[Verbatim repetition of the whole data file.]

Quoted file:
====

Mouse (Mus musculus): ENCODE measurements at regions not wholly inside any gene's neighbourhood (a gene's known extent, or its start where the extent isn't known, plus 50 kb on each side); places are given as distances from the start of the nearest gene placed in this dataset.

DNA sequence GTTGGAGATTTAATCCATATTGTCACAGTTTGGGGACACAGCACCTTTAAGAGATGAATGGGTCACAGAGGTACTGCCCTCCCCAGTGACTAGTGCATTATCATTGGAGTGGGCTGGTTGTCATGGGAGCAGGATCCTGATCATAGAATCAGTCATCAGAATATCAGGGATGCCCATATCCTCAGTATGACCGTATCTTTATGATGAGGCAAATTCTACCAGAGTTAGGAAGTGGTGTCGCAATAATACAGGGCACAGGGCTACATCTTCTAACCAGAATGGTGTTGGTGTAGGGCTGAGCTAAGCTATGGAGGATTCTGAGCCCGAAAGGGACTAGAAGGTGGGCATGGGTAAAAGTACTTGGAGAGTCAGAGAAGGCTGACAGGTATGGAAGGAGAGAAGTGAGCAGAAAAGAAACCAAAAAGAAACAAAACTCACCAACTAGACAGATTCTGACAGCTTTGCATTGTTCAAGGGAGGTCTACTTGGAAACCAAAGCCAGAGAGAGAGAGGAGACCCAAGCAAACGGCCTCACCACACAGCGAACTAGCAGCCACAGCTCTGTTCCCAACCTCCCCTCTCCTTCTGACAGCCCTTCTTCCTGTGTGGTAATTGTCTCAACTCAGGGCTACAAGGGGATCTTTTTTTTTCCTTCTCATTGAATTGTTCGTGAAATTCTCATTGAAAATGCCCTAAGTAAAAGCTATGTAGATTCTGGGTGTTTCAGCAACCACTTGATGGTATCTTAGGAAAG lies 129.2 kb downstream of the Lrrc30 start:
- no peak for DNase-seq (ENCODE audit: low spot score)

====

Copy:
Mouse (Mus musculus): ENCODE measurements at regions not wholly inside any gene's neighbourhood (a gene's known extent, or its start where the extent isn't known, plus 50 kb on each side); places are given as distances from the start of the nearest gene placed in this dataset.

DNA sequence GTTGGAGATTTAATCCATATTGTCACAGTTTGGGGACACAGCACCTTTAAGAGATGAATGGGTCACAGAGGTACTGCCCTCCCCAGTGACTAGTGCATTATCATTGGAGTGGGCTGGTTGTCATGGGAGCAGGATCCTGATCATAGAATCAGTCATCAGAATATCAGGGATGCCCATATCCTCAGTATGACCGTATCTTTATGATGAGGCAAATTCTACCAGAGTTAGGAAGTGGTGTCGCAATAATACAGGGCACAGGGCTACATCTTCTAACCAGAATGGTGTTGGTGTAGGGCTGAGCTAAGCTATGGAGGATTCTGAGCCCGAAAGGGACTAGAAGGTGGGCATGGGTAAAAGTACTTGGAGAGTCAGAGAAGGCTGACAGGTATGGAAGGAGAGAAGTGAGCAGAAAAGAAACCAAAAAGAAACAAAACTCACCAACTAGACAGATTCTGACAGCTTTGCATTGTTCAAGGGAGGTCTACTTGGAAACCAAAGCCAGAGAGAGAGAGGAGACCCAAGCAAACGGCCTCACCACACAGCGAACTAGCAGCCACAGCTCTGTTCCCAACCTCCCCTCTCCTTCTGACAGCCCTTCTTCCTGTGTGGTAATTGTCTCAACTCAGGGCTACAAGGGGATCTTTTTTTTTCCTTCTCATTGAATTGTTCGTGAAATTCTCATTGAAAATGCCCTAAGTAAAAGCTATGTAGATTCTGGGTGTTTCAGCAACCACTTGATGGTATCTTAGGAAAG lies 129.2 kb downstream of the Lrrc30 start:
- no peak for DNase-seq (ENCODE audit: low spot score)